Ireland Prepared For Brexit And Committed To EU - Flanagan

The Minister for Foreign Affairs and Trade, Charles Flanagan, has addressed a meeting of the EU Diplomatic Corps held today at Iveagh House.

His address to ambassadors is understood to have touched on the broad range of foreign policy challenges facing the European Union, but there was a strong focus on Brexit and preparations for the Article 50 negotiations.

Minister Flanagan set the Irish priorities for the upcoming negotiations: the Irish economy and trade, Northern Ireland and border issues, the Common Travel Area and the future of the EU itself. He also emphasised the extent of Ireland's preparedness, which he said began two years ago.

Speaking about the upcoming negotiations between the EU and the UK, Minister Flanagan said: "Process is important. But attitudes and atmosphere are more important. I welcome the Prime Minister's assurance that the UK wishes to have a close and friendly relationship with the Union, and wants an orderly process.

"If the UK takes a constructive and pragmatic approach in setting its goals and conducting the negotiations it should be met with a similar approach from the EU side. It is manifestly in the interests of both the EU and the UK that Brexit be managed sensibly, and that the future relationship between us be close and mutually beneficial."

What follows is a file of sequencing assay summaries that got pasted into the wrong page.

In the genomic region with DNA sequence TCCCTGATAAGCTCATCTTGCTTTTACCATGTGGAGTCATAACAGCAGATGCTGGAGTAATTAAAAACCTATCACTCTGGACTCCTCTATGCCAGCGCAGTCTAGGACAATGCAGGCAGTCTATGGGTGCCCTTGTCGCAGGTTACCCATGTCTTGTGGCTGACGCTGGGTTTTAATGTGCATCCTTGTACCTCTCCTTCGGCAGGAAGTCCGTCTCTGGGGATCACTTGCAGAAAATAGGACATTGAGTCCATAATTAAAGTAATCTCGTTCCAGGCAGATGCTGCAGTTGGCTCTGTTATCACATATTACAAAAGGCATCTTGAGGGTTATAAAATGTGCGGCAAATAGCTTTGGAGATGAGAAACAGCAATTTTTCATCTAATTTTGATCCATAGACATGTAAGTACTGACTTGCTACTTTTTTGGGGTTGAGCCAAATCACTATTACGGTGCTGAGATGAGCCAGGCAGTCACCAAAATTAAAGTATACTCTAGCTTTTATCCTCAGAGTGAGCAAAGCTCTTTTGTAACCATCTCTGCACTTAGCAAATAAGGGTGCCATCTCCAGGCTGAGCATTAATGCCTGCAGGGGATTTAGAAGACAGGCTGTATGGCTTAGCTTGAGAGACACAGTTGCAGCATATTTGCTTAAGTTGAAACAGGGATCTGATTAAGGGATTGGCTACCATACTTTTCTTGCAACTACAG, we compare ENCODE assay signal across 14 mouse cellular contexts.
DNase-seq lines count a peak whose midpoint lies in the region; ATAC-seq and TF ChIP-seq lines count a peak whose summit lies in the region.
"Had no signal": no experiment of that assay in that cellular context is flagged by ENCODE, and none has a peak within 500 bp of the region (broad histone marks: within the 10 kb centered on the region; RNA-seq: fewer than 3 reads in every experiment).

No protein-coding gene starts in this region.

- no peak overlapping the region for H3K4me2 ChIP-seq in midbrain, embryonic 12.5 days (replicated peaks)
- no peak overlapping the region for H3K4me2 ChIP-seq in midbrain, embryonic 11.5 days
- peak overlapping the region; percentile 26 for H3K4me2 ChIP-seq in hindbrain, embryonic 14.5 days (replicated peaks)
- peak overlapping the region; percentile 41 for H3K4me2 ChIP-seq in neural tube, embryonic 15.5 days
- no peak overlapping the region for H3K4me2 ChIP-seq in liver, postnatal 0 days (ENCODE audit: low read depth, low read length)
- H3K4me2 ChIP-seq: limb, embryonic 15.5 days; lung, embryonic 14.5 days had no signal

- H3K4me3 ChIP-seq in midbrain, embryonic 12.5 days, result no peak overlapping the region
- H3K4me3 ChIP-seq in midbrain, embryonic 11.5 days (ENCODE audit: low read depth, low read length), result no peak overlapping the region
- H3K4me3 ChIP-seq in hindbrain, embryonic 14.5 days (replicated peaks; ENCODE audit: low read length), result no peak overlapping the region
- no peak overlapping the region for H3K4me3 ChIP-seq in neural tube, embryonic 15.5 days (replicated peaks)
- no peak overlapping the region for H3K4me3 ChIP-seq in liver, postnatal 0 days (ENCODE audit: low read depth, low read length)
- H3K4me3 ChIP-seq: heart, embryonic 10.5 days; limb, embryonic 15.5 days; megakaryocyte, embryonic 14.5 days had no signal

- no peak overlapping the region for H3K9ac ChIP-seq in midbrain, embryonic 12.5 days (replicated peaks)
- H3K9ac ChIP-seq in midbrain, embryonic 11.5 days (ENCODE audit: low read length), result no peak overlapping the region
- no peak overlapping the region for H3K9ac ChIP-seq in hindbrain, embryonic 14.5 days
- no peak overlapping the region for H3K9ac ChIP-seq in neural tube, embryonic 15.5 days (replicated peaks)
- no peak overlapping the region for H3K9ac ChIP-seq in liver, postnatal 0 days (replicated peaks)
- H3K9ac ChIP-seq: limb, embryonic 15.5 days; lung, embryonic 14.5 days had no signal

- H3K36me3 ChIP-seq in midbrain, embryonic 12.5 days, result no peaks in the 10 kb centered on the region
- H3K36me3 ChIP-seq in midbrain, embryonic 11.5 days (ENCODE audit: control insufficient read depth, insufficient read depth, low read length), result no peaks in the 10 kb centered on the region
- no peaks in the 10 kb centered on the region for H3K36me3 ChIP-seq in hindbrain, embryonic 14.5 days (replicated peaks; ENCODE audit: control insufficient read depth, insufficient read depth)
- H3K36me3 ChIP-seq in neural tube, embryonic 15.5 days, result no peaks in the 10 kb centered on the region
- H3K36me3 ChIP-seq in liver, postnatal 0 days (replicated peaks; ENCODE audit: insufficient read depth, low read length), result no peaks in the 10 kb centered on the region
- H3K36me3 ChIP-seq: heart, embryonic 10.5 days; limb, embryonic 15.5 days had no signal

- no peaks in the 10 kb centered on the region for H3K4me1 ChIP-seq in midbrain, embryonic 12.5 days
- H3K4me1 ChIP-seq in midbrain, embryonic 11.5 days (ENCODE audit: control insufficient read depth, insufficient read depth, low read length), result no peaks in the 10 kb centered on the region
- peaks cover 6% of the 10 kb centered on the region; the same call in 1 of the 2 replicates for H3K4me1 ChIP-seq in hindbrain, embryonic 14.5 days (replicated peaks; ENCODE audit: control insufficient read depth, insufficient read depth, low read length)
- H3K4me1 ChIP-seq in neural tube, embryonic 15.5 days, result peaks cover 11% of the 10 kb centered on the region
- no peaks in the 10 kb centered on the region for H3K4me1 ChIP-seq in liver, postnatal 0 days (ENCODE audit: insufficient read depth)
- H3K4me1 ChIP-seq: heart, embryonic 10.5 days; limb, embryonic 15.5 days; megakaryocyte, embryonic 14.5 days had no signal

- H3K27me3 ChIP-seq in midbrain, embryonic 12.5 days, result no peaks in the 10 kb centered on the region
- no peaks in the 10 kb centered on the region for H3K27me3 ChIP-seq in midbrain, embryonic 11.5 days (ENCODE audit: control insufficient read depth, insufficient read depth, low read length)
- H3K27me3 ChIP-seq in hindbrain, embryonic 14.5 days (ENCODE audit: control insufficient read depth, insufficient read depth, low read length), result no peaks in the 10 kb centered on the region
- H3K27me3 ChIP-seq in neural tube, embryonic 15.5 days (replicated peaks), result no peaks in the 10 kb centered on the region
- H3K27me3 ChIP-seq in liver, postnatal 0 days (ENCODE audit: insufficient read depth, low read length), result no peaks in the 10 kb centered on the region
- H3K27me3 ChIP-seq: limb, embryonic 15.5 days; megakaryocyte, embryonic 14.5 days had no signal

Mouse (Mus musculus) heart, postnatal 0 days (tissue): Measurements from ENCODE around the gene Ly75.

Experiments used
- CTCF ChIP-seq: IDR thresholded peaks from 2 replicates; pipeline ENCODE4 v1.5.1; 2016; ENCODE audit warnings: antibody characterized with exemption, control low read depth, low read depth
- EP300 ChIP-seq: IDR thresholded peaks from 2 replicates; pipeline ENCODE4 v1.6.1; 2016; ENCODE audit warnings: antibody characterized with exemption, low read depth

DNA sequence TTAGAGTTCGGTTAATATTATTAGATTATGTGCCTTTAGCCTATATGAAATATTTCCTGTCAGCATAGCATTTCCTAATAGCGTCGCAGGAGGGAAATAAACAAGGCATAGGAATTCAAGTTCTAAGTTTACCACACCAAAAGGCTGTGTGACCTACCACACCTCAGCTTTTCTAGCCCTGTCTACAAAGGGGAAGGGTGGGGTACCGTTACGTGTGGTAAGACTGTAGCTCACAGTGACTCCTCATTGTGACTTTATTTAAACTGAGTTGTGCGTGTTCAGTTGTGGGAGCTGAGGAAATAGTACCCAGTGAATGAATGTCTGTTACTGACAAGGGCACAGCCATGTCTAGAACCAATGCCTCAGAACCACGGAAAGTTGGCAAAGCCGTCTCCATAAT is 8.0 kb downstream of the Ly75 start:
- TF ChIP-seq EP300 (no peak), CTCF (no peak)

Minister Flanagan also stressed Ireland's readiness for the negotiations ahead, while underlining Ireland's strong commitment to the EU, stating: "Ireland is fully committed to the European Union. It should not be necessary to say this. But in recent times some commentators have argued that we should consider following the British example. 

"Debate is always healthy and there can be no taboos. But the arguments we have heard are flimsy and misconceived... The Irish economy depends enormously on our membership of the Single Market and of the Customs Union.

"The consequence of leaving the European Union would inevitably be a return to a greater dependence on the UK and, effectively, a return to the sterling area – without any of the input we have around the European table. 

"This would reverse the trend of the past forty years and the great strides we have made in diversifying our economic and political relationships. It would surely be politically inconceivable in a period when we are marking the centenary of our passage to independence."


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